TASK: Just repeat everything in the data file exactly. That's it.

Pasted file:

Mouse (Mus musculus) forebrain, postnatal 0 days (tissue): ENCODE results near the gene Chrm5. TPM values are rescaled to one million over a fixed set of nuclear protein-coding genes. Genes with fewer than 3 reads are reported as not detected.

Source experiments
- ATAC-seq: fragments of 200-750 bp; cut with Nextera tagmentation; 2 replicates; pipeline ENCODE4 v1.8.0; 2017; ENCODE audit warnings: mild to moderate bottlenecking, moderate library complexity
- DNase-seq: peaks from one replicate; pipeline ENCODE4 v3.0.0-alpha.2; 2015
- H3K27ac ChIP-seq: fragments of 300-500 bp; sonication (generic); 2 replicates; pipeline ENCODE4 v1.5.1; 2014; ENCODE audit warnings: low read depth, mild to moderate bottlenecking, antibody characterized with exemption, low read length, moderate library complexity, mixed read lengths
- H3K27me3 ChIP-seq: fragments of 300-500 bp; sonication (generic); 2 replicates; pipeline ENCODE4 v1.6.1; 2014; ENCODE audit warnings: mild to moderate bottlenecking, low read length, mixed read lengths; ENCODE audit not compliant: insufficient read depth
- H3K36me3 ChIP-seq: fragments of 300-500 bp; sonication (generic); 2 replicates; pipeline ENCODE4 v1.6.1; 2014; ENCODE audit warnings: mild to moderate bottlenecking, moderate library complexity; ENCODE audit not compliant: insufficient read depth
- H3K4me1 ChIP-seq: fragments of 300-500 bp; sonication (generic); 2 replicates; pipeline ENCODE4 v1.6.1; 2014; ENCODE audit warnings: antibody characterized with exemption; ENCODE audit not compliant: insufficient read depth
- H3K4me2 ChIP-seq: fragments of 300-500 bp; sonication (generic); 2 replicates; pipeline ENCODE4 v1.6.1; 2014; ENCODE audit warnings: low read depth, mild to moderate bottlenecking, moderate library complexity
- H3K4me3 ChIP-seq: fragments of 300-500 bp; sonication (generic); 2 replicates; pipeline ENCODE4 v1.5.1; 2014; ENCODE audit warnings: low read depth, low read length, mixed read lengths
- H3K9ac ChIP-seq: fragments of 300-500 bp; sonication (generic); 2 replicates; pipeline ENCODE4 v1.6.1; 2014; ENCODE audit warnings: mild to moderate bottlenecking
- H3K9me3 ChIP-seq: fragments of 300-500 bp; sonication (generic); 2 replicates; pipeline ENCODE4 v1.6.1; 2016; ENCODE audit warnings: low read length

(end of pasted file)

Mouse (Mus musculus) forebrain, postnatal 0 days (tissue): ENCODE results near the gene Chrm5. TPM values are rescaled to one million over a fixed set of nuclear protein-coding genes. Genes with fewer than 3 reads are reported as not detected.

Source experiments
- ATAC-seq: fragments of 200-750 bp; cut with Nextera tagmentation; 2 replicates; pipeline ENCODE4 v1.8.0; 2017; ENCODE audit warnings: mild to moderate bottlenecking, moderate library complexity
- DNase-seq: peaks from one replicate; pipeline ENCODE4 v3.0.0-alpha.2; 2015
- H3K27ac ChIP-seq: fragments of 300-500 bp; sonication (generic); 2 replicates; pipeline ENCODE4 v1.5.1; 2014; ENCODE audit warnings: low read depth, mild to moderate bottlenecking, antibody characterized with exemption, low read length, moderate library complexity, mixed read lengths
- H3K27me3 ChIP-seq: fragments of 300-500 bp; sonication (generic); 2 replicates; pipeline ENCODE4 v1.6.1; 2014; ENCODE audit warnings: mild to moderate bottlenecking, low read length, mixed read lengths; ENCODE audit not compliant: insufficient read depth
- H3K36me3 ChIP-seq: fragments of 300-500 bp; sonication (generic); 2 replicates; pipeline ENCODE4 v1.6.1; 2014; ENCODE audit warnings: mild to moderate bottlenecking, moderate library complexity; ENCODE audit not compliant: insufficient read depth
- H3K4me1 ChIP-seq: fragments of 300-500 bp; sonication (generic); 2 replicates; pipeline ENCODE4 v1.6.1; 2014; ENCODE audit warnings: antibody characterized with exemption; ENCODE audit not compliant: insufficient read depth
- H3K4me2 ChIP-seq: fragments of 300-500 bp; sonication (generic); 2 replicates; pipeline ENCODE4 v1.6.1; 2014; ENCODE audit warnings: low read depth, mild to moderate bottlenecking, moderate library complexity
- H3K4me3 ChIP-seq: fragments of 300-500 bp; sonication (generic); 2 replicates; pipeline ENCODE4 v1.5.1; 2014; ENCODE audit warnings: low read depth, low read length, mixed read lengths
- H3K9ac ChIP-seq: fragments of 300-500 bp; sonication (generic); 2 replicates; pipeline ENCODE4 v1.6.1; 2014; ENCODE audit warnings: mild to moderate bottlenecking
- H3K9me3 ChIP-seq: fragments of 300-500 bp; sonication (generic); 2 replicates; pipeline ENCODE4 v1.6.1; 2016; ENCODE audit warnings: low read length